A Cairo court has banned the Muslim Brotherhood. But Egypt's oldest Islamist organization plans to continue its protests against the military-installed government.
The government of Mohammed Morsi has been toppled. Most of the Muslim Brotherhood's leaders have been thrown in jail. And on Monday, a Cairo court dealt the movement another blow Judge Mohammed al-Sayed has imposed a ban on it.
The lawsuit that led to the ban claimed that the Brotherhood represented a "harm to national security." The court also ordered the group's assets seized. The Brotherhood can appeal against the ruling.
Since former President Morsi was ousted by the military on July 3, the Egyptian security forces have arrested more than 2,000 members of the Muslim Brotherhood. Nearly the entire leadership of the group now sits behind bars. Many members are in hiding - they hardly dare to leave their homes.
'Revolution is getting bigger'
Among them is a surgeon from a middle class neighborhood in Cairo who asked to remain anonymous. The father of a family, he has been active in the Muslim Brotherhood for years. He accuses the military government of reversing Egypt's progress: "They want to take the country back 50 or 60 years, when the Muslim Brotherhood was a banned organization and was not allowed to operate publicly. We're back in those days again."
But the Islamists are continuing their peaceful demonstrations in Cairo and other major cities in Egypt. The surgeon is convinced that these protests will gain momentum in response to the court-ordered ban.
"We are already considering new methods to put those responsible for the putsch under pressure and to force them to talk with us," he said. "The revolution is getting bigger. The military regime is making new enemies every day."
Social services shutdown
Some members of the Muslim Brotherhood believe that the ban will further damage the already crippled Egyptian economy, and eventually turn popular opinion against the military-backed government.
In the past, the Muslim Brotherhood's nationwide network of social services helped fill gaps in the public welfare system, providing the poor with soup kitchens, help with finding jobs and free medicine. But since Morsi's ouster, the Brotherhood has had to shut down many of its aid programs. Not all Egyptians are upset about this. Critics have long accused the Brotherhood of using social services to buy support.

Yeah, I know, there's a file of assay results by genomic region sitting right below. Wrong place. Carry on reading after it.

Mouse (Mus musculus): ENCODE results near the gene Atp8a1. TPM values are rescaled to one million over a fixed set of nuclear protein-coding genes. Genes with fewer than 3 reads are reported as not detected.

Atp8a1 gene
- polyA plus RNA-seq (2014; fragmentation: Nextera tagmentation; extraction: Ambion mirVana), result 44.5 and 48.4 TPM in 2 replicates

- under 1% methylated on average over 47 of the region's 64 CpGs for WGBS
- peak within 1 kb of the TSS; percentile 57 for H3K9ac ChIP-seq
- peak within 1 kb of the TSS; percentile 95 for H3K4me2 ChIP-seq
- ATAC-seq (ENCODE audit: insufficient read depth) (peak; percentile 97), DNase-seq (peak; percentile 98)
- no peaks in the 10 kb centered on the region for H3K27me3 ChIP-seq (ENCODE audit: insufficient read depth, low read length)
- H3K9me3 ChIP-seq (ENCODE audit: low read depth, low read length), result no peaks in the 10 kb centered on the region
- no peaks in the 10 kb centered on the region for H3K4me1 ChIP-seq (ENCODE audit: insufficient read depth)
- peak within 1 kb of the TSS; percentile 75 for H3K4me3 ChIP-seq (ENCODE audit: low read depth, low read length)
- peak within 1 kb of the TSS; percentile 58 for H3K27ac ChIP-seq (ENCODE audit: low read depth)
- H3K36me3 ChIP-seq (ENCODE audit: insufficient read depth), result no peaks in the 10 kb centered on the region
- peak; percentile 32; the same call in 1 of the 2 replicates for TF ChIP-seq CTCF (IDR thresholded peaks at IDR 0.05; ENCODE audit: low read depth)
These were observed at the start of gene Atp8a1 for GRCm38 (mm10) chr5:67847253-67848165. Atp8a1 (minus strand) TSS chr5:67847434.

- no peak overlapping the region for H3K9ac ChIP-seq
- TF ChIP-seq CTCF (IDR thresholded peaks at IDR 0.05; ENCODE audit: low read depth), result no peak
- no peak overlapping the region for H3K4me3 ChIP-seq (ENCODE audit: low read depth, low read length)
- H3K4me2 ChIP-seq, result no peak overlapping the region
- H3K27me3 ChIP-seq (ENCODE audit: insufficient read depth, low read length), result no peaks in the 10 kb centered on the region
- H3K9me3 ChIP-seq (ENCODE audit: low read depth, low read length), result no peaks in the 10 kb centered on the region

"Mohammed Morsi was of no use to me," Mustafa Khaled, a strict Muslim, told DW. "He said good things, but he did nothing. I am a poor and have five kids. The Muslim Brotherhood hasn't done anything for me."
The court-imposed ban is the opening act of a judicial marathon for the Brotherhood. In October, dozens of leading members of the organization will face trial, among them Mohammed Morsi. And in December, a court in Alexandria will decide whether to classify the Muslim Brotherhood as a terrorist organization.
Enemy of the state
Egyptian President Gamal Abdel-Nasser was the first to ban the Muslim Brotherhood in 1954, after the Islamist group fought a bloody power struggle with the army.
Hosni Mubarak, who was overthrown in 2011, also threw many Brotherhood members behind bars. But overall, Mubarak granted the Brotherhood greater freedom. Under Mubarak, members were allowed to preach in mosques and run for parliament as independent candidates.
After the 2011 revolution, the Brotherhood established a political wing, the Freedom and Justice Party. In March of this year, the Brotherhood registered itself as a non-government organization. But the court-imposed ban threatens to turn the Brotherhood's status as a legally permitted organization into a short intermezzo in its 85-year history.
Fears of radicalization
In front of a mosque in the south of Cairo, well known as a favorite meeting point for the Islamists, the ban is being heatedly discussed. A student with a long beard and wearing a white robe says he supports the Muslim Brotherhood. He starts railing against the country's new strongman, army chief Abdel Fattah el-Sissi: "It's just all a big show, organized by the intelligence agencies. El-Sissi offends our intelligence. Where is the freedom and human dignity in the things that el-Sissi does?"
There is widespread concern in Egypt that factions of the Muslim Brotherhood could go underground and radicalize. In the past few weeks, there have been dozens of bloody attacks against the security forces, with more than 100 police officers left dead.
At the beginning of September, a jihadist group based in the Sinai Peninsula tried to kill Interior Minister Mohammed Ibrahim with an explosive device. The assassination attempt failed.